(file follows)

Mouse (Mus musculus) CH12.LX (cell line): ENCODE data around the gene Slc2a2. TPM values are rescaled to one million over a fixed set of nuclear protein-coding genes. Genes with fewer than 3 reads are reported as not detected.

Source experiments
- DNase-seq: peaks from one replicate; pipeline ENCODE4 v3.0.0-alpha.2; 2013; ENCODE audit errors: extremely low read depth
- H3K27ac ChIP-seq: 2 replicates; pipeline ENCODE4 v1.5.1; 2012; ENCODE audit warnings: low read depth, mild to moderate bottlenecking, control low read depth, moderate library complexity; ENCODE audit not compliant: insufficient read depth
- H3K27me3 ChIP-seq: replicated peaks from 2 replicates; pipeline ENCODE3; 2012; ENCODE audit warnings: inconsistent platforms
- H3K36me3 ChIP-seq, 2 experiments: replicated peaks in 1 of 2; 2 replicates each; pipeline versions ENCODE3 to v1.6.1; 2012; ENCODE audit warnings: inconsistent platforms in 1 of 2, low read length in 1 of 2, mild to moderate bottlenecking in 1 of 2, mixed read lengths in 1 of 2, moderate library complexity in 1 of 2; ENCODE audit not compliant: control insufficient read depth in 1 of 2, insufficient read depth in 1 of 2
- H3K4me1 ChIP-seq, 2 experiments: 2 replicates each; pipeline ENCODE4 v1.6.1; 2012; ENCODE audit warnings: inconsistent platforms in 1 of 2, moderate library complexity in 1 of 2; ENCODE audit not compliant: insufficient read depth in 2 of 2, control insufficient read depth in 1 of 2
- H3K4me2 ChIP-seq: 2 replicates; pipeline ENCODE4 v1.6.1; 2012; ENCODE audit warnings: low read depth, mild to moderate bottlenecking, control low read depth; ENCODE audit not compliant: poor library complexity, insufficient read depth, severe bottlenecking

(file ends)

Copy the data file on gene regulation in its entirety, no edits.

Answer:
Mouse (Mus musculus) CH12.LX (cell line): ENCODE data around the gene Slc2a2. TPM values are rescaled to one million over a fixed set of nuclear protein-coding genes. Genes with fewer than 3 reads are reported as not detected.

Source experiments
- DNase-seq: peaks from one replicate; pipeline ENCODE4 v3.0.0-alpha.2; 2013; ENCODE audit errors: extremely low read depth
- H3K27ac ChIP-seq: 2 replicates; pipeline ENCODE4 v1.5.1; 2012; ENCODE audit warnings: low read depth, mild to moderate bottlenecking, control low read depth, moderate library complexity; ENCODE audit not compliant: insufficient read depth
- H3K27me3 ChIP-seq: replicated peaks from 2 replicates; pipeline ENCODE3; 2012; ENCODE audit warnings: inconsistent platforms
- H3K36me3 ChIP-seq, 2 experiments: replicated peaks in 1 of 2; 2 replicates each; pipeline versions ENCODE3 to v1.6.1; 2012; ENCODE audit warnings: inconsistent platforms in 1 of 2, low read length in 1 of 2, mild to moderate bottlenecking in 1 of 2, mixed read lengths in 1 of 2, moderate library complexity in 1 of 2; ENCODE audit not compliant: control insufficient read depth in 1 of 2, insufficient read depth in 1 of 2
- H3K4me1 ChIP-seq, 2 experiments: 2 replicates each; pipeline ENCODE4 v1.6.1; 2012; ENCODE audit warnings: inconsistent platforms in 1 of 2, moderate library complexity in 1 of 2; ENCODE audit not compliant: insufficient read depth in 2 of 2, control insufficient read depth in 1 of 2
- H3K4me2 ChIP-seq: 2 replicates; pipeline ENCODE4 v1.6.1; 2012; ENCODE audit warnings: low read depth, mild to moderate bottlenecking, control low read depth; ENCODE audit not compliant: poor library complexity, insufficient read depth, severe bottlenecking